3. In younger children – they may draw pictures to express their feelings of their battle of cancer, in which these are pictures of signs a parent needs to look for to be able to talk to their child by encouraging their child – everything will be OK.

4. Parents will feel their own anger, guilt and emotions.

5. Parents are the core role of being the caregiver to their child battling cancer, 24/7, looking for signs, sleepless nights, checking on their child constantly – even when their child is asleep.

There is No Time to be Vein – not about a cancer patient and certainly not in a cancer patient. Listen to the music in your heart – its God’s song. As one friend who has a son battling cancer for the second time, “Keep The Faith” is not just a purpose, it is a mission to find a cure. As my other friend who as a son battling cancer - her current mission is the "BALD" statement - of which benefits the cause to find a cure for childhood cancer.

As multiple time cancer patient in remission – I will state one fact: Understand a cancer patient as well. Don’t be The Judge and The Jury by cruelty in words to and about any cancer patient. It’s the worst thing someone can do in sickness and in health – the result is guilt in the end. Guilt of actions to another of an act of cruelty in life - is something that those in the human race cannot deal with after death. A cancer patient understand this. The ones who haven't seen the light yet - take my word in self experience - I am delivering you the light in this column.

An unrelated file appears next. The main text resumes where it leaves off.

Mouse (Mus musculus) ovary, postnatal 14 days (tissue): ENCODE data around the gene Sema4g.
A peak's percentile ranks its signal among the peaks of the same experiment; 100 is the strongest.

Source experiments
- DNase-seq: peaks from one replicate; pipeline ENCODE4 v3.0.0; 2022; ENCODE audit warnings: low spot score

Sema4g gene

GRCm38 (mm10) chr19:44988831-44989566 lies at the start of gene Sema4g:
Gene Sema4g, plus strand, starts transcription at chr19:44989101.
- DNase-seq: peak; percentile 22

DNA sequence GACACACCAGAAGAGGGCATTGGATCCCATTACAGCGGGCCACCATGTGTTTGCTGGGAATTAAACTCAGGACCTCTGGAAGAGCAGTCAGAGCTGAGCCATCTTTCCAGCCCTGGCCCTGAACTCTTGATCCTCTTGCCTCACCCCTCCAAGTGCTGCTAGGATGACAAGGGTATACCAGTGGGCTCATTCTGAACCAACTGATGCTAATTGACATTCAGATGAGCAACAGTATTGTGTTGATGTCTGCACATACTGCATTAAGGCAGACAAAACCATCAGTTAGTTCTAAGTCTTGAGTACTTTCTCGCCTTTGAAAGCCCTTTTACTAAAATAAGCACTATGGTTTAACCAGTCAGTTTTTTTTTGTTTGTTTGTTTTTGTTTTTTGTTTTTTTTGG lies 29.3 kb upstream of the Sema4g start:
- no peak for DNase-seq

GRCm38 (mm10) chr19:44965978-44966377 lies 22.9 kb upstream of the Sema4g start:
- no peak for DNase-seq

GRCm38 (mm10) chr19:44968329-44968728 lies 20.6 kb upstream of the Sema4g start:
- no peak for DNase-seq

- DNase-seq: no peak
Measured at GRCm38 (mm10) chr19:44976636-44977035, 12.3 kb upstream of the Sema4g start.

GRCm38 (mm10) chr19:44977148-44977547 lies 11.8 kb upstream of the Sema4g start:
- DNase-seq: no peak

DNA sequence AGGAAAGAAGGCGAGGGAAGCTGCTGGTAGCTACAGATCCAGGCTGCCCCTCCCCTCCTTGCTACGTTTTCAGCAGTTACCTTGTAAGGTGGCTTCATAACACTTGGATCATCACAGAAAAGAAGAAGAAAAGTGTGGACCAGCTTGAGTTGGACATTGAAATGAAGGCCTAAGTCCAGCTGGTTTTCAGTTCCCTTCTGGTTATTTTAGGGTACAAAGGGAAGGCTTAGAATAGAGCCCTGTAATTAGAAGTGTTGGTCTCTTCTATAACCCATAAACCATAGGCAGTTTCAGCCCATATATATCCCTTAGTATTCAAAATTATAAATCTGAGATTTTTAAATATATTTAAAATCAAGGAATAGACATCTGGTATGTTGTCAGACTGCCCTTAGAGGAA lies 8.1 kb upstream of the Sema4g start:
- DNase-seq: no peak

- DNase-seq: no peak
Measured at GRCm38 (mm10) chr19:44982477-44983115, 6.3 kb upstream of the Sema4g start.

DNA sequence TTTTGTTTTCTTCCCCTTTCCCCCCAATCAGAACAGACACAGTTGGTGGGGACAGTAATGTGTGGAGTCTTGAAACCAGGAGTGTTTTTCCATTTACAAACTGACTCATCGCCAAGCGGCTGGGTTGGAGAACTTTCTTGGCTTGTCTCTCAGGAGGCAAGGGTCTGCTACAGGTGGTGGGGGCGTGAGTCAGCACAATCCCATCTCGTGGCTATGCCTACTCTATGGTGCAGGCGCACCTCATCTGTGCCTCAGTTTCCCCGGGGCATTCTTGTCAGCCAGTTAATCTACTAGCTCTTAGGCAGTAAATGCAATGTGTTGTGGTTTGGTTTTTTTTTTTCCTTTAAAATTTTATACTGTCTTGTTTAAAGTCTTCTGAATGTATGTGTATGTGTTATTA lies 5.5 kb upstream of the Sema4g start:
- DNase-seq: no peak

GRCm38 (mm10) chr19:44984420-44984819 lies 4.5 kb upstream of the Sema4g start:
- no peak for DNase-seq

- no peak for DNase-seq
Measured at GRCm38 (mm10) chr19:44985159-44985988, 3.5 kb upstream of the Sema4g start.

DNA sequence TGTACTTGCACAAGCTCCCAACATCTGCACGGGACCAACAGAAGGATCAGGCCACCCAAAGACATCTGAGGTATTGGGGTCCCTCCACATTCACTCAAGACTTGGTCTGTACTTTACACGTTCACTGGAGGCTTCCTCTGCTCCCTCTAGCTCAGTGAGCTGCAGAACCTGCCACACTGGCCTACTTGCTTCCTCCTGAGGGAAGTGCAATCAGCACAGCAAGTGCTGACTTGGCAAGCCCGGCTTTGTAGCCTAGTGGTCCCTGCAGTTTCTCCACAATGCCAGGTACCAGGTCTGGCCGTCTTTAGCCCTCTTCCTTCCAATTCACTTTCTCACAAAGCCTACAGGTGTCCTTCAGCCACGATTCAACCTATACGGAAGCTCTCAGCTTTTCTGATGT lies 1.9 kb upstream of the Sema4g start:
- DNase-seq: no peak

I have learned one lesson though through my own experience in the battle of cancer along with the emotions that come with it. That lesson is – separate from people who cause the negative emotions so that a life can be a longer life to live. Positively Positive – there is no time for negative intake nor shall it be given to a cancer patient. My example is - while people see rain and snow as a pain – I see it as Heaven on Earth.

Support, love, prayers, hope and most of all – UNDERSTANDING - is required for a cancer patient. Most of all, remember one fact, in the eyes of a cancer patient – “The eyes are the windows of their souls, but the smiles of a cancer patient, young or old, tell others what their soul is thinking.”

Ladies and Gentlemen - Welcome to the Planet of Cancer: